Principal Mike Doolittle said 330 children and 10 to 12 staff members were absent or left school Friday because of a highly contagious form of stomach flu. The school has about 800 pupils.
Dr. Doolittle said Columbia County health officials suspect the infection was a Norovirus similar to an outbreak that would occur on a cruise ship.
He said officials ruled out food contamination as a cause of the virus.
The virus struck children in every grade, and some parents kept their children home as a precaution, Dr. Doolittle said.
"Because we had so many kids that were out, we were able to combine some classes," he said. "We had some classes as small as six kids."
Sandra Carraway, the Columbia County school system deputy superintendent, said about 140 children were absent or went home early from the elementary school Thursday.
Lewiston is the only county school that has been affected by the virus, she said.
She said the problems began Thursday morning when a Lewiston pupil got off a school bus and immediately vomited.
The symptoms of the stomach flu include nausea, abdominal pain, vomiting and diarrhea.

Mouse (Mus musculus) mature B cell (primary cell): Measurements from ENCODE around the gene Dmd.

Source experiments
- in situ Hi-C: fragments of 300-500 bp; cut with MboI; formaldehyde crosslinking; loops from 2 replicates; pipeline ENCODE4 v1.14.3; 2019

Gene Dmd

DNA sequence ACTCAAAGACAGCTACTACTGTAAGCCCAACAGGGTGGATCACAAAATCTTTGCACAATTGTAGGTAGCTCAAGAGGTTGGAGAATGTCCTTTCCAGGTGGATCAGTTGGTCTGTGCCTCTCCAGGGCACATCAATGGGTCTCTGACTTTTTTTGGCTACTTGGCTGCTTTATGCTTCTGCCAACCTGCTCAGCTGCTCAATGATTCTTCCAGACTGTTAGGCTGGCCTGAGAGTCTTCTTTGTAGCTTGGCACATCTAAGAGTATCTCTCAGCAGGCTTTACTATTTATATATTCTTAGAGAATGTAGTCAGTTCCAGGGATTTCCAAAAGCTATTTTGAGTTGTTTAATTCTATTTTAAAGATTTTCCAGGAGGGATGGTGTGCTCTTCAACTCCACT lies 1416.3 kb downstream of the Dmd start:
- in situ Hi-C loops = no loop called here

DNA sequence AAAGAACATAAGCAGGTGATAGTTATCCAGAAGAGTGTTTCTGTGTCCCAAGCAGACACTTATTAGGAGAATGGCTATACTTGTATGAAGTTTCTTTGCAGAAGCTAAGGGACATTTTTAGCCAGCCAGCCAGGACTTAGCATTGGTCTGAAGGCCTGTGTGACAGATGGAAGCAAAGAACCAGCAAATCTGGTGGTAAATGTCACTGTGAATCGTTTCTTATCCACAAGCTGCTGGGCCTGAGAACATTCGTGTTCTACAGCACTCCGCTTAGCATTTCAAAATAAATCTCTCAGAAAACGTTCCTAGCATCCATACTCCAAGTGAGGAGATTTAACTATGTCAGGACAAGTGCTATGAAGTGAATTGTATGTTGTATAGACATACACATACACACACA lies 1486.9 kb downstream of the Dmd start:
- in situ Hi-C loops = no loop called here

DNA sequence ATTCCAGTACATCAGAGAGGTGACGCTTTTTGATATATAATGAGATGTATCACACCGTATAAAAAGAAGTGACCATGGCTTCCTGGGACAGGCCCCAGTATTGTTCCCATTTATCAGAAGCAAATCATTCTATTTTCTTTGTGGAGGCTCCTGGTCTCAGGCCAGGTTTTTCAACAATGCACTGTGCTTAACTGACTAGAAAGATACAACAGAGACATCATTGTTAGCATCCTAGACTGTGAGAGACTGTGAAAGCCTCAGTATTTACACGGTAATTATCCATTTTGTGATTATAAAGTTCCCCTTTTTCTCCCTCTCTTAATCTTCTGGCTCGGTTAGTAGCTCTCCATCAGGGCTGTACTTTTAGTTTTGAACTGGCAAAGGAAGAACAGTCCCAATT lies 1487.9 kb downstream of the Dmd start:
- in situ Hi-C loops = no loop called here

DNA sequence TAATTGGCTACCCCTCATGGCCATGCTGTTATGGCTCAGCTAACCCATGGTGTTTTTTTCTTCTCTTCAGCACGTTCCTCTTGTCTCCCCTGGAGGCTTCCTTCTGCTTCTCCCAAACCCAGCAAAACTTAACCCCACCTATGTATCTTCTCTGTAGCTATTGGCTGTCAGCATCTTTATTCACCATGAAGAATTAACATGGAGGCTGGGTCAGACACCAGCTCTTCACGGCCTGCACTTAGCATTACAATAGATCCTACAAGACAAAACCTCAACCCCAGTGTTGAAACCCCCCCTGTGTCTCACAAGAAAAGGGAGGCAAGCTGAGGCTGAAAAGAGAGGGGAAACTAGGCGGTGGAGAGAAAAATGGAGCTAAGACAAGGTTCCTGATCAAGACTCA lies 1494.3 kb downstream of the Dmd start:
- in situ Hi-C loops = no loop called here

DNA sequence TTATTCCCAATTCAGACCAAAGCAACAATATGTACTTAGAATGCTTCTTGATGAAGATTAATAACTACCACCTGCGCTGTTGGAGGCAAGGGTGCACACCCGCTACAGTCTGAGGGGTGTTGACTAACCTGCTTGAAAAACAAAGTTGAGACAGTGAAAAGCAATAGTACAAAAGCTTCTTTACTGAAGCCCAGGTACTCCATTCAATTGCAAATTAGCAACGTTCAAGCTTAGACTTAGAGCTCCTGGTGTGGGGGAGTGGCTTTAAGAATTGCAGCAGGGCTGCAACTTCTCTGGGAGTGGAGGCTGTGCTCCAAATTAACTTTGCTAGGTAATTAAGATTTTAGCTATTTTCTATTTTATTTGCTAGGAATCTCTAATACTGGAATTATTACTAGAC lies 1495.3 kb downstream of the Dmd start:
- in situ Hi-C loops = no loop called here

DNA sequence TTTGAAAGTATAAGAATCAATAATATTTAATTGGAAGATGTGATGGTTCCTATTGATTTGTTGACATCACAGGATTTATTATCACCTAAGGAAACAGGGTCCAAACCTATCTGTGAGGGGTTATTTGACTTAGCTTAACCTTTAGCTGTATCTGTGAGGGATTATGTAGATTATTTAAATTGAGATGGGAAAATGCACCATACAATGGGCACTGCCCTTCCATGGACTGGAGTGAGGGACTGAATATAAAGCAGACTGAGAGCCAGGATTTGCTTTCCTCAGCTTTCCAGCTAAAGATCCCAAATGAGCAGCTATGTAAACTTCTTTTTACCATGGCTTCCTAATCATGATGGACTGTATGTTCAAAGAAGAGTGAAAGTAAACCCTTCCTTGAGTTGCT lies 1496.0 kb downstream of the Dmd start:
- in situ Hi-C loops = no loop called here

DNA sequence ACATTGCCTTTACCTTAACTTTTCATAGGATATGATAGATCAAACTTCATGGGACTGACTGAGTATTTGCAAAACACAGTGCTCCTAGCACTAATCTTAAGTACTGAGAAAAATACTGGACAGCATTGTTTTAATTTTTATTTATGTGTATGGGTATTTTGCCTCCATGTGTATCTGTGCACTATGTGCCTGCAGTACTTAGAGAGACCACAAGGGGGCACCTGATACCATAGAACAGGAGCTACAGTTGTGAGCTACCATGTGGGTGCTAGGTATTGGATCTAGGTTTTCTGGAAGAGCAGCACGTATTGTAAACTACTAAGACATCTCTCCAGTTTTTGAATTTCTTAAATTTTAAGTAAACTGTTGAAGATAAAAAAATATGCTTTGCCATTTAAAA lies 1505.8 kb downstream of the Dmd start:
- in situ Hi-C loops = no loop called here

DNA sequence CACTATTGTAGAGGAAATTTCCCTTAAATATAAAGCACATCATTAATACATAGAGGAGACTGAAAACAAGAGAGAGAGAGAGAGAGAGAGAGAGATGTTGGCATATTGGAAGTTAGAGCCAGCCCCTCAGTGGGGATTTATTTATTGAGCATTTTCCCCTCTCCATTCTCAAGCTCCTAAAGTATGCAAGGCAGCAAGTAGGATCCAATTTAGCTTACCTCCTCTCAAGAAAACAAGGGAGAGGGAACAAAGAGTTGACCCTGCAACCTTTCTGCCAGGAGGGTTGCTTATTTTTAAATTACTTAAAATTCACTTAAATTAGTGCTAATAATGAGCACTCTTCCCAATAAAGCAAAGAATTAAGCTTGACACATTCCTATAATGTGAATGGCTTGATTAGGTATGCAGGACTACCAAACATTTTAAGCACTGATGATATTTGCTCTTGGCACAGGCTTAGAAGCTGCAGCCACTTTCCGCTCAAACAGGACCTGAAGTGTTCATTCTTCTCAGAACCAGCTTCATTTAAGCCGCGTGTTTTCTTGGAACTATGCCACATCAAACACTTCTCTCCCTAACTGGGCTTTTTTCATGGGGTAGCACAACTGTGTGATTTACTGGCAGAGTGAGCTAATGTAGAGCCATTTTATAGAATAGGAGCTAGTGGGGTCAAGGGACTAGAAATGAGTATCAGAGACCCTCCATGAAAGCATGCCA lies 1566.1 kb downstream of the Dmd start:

"It is an extremely contagious infection, and it's spread by touching things," Dr. Carraway said.
The illness often begins suddenly and usually lasts one to two days. It also is spread by coming in direct contact with an infected individual.
The school staff took extra measures to sanitize classrooms and multiuse areas, officials said.
"Our staff has done a tremendous job of taking care of all the sick," Dr. Doolittle said.
He said Bel Air Elementary School Principal Mark Boyd told him Friday that 15 children from that school were absent because of the stomach flu during the entire week.
Dr. Doolittle has been a Columbia County educator for 16 years, but said he has never seen an outbreak of this magnitude at a school. He said he hoped classes can resume on a normal basis Monday.
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